Saturday, March 21, 2009

Shintaro Kago short films




There are few things in this world stranger than the work of Japanese manga artist and filmmaker Shintaro Kago, whose bizarre contributions to both comics and extreme low-budget videos encompass Cronenberg-esque gross-out horror, pranky scatological humor, outlandish porn and dizzying formal experimentation. His 16-page comic Abstraction (which can be read in its entirety here) is one of the most formally ambitious works in the medium, a psychosexual mindfuck that seems to be desperately trying to break free of the two-dimensional constraints of the page. Unfortunately, none of Kago's willfully over-the-top comics work is available in official English translations, which has relegated most of his stories to being passed around the Internet in the form of fan-translated scans. Among the admittedly small number of admirers of avant-garde manga, however, his work has become legendary, an utterly unique fusion of comics' most advanced and original formal inventions with some of the most defiantly low-brow material imaginable.

Of late, Kago has also taken to posting his even less-known video work to his YouTube channel. In these jokey short films, many of them crudely animated, Kago's sick sense of humor reaches its full heights of absurdity. There's a playful surrealist sensibility to Kago's work, as well as a tendency to revel in the ridiculous, the crude and the disturbing. His work straddles a weird boundary between avant-garde experimentation and low-brow fart jokes — the punchline of one of these films is literally an oozing torrent of shit — although, admittedly, his videos seem to lean a bit more heavily towards the fart jokes than his comics. But hey, who doesn't appreciate a good fart joke once in a while?

Above, I've posted embedded links for two of my favorite Kago videos, two of the ones that made me laugh out loud with that mixture of shock, disgust and hilarity that often characterizes my reaction to his work. Attack of the Anteater's Tongue is exactly what its name implies: still images of an anteater are animated so that a wiggly pink tongue darts out towards the ground. Soon, the pink tongue is everywhere. It pokes up through the pants of a smiling Japanese politician, lounging around with George W. Bush. It sticks out of the tip of Dirty Harry's gun and then from the barrels of the cannons on a row of tanks — a flower in the barrel of a gun isn't nearly as effective (or funny) a surreal anti-war statement as a gun literally sticking out its tongue at the world. The film ends with an infestation of pink anteater tongues, taking over a city in a synchronized snake-like dance. Like all of Kago's best work, this video is basically an extended non sequitur, an absurd punchline that seems to be missing its joke; one senses, anyway, that only Kago would get the joke.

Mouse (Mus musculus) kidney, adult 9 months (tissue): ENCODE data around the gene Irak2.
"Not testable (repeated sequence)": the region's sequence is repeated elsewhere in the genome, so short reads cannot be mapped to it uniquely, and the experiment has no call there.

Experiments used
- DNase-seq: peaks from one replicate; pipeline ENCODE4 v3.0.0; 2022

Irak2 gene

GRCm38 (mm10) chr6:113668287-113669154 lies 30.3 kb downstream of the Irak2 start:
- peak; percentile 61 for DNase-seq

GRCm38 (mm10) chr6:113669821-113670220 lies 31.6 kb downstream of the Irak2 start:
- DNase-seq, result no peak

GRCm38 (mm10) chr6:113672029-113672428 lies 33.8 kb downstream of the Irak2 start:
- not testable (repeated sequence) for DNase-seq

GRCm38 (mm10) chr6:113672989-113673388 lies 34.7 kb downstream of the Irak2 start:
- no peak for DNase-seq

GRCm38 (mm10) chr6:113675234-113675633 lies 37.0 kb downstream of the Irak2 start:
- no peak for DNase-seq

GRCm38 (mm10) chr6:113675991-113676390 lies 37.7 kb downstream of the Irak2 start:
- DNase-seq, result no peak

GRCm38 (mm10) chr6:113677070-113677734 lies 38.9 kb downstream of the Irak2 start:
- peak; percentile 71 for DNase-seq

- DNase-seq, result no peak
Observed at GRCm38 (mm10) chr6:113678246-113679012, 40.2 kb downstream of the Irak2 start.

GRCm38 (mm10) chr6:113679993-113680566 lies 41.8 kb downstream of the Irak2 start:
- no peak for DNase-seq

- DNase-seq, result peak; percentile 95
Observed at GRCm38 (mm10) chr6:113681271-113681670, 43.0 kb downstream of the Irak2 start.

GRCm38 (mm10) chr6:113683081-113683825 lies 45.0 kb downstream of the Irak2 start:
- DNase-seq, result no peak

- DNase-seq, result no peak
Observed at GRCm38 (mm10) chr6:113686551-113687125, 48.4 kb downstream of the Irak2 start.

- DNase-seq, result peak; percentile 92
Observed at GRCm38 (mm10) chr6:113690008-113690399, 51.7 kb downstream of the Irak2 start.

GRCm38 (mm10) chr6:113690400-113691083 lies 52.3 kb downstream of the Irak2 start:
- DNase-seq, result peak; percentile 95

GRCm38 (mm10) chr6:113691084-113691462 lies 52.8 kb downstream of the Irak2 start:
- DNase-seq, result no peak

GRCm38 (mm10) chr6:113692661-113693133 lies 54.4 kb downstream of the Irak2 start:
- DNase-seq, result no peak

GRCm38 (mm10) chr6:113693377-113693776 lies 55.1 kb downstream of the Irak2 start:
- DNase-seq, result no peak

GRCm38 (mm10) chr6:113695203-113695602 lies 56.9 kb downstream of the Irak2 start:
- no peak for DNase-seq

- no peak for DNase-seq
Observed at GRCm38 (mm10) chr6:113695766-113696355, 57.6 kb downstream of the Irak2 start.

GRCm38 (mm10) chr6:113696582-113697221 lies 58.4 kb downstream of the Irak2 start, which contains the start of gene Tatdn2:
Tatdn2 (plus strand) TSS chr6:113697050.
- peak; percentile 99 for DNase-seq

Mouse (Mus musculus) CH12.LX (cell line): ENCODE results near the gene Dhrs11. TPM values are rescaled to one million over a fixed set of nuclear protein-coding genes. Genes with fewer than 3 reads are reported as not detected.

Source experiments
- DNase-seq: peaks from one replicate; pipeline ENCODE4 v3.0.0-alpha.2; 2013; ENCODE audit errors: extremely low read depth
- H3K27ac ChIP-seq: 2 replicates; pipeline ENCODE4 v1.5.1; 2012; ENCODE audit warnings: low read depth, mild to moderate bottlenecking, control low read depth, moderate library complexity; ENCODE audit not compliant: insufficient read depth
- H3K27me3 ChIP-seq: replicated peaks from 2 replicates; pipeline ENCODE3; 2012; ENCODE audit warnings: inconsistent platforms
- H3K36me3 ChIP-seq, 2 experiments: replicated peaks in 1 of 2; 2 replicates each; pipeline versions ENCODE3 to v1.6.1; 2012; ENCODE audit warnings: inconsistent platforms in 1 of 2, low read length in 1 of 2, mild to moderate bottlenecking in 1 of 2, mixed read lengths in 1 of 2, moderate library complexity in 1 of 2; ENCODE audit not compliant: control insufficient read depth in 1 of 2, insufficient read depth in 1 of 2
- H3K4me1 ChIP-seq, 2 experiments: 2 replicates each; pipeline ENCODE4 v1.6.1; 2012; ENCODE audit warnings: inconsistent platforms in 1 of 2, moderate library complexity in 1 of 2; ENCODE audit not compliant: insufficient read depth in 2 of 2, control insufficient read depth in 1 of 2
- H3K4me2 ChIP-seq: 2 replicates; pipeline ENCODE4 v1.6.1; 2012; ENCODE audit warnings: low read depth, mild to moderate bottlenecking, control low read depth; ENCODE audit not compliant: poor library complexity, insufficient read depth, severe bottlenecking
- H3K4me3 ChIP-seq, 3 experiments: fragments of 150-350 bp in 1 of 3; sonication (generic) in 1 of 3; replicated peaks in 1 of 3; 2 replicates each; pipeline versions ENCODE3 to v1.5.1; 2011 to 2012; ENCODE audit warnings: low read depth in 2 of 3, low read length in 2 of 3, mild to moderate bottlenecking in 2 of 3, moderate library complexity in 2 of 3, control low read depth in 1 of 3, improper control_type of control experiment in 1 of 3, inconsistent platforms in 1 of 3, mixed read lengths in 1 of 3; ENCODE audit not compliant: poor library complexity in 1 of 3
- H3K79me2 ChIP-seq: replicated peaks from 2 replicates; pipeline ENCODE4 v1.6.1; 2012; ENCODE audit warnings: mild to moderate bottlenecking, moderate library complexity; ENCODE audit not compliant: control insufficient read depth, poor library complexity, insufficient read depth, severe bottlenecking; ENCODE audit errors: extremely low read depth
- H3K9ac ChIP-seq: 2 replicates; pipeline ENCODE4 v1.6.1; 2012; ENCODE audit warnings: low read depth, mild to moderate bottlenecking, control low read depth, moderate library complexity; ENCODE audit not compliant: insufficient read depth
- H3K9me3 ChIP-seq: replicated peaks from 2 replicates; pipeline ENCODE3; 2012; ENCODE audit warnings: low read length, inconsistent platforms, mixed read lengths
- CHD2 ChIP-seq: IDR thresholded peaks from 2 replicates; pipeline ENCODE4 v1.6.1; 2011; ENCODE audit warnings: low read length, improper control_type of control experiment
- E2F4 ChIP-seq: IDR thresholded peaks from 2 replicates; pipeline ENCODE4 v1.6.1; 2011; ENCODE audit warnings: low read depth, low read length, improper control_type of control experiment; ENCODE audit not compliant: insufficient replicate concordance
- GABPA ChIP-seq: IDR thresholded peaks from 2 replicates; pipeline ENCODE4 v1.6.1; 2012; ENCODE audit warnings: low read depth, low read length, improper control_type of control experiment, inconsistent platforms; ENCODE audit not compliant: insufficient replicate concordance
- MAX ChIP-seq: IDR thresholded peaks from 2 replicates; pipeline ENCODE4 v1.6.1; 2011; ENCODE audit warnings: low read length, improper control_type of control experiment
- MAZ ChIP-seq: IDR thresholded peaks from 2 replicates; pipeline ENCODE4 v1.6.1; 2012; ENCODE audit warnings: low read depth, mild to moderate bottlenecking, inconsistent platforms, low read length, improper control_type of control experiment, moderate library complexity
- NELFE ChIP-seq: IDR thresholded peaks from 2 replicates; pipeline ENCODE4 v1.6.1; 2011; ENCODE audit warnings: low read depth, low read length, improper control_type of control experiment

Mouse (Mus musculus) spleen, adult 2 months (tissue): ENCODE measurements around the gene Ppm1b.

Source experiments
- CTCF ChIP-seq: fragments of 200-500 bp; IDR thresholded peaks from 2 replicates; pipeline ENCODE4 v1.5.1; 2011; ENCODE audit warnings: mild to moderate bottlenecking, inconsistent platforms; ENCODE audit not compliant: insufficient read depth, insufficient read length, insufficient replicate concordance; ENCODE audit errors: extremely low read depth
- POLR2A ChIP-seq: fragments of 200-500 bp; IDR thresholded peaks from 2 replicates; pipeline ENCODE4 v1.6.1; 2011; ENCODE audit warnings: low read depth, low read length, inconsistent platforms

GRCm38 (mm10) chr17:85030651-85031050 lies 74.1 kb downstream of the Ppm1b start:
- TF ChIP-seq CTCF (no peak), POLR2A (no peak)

Terror of Golf Course is animated in more of a traditional, albeit crude, anime style, with static backgrounds and roughly moving figures. Accompanied by a soundtrack of eerie insectile hum and wheezy moans, the short starts as a typically silly gag, a golf hole neatly dodging a putter's attempts to sink a shot. The turn to horror at the end, telegraphed by the creepy soundtrack, is a cruel and nonsensical punchline. Not content to simply screw up this poor guy's golf game, this particular hole wants blood. One can imagine some kind of deadpan horror tagline for this film. On this course, it's par... or else.

Kago's weird work fits in naturally amidst the chaotic silliness of YouTube, where ridiculous amateur videos proliferate, some of them genuinely funny, many more puzzling or embarrassing or annoying. It's true that very little YouTube content has ever lived up to the tremendous promise of freely distributed online expression, but some of the stranger viral videos have seemed to illuminate unique sensibilities crafting weird little fragments of pop culture. Kago's odd short videos fit comfortably in this niche. Besides the two I posted above, there's also a wonderfully surreal mermaid sketch, a grisly new Olympic sport, and a frankly stupid cell phone joke. Check out YouTube for all the fun. (And don't forget to give Kago's comics a look, too. The great manga blog Same Hat! Same Hat! has scans of many of Kago's best stories, including The Memories of Others, Multiplication and Blow-Up. All NSFW, by the way.)

2 comments:

Carson said...

Thanks for posting this...The Terror of the Golf Course is quite funny thanks to that abrasive soundtrack.

Ed Howard said...

Agreed, Carson, some of these are really funny. I prefer Kago's more formally ambitious comics, but his videos are really silly fun.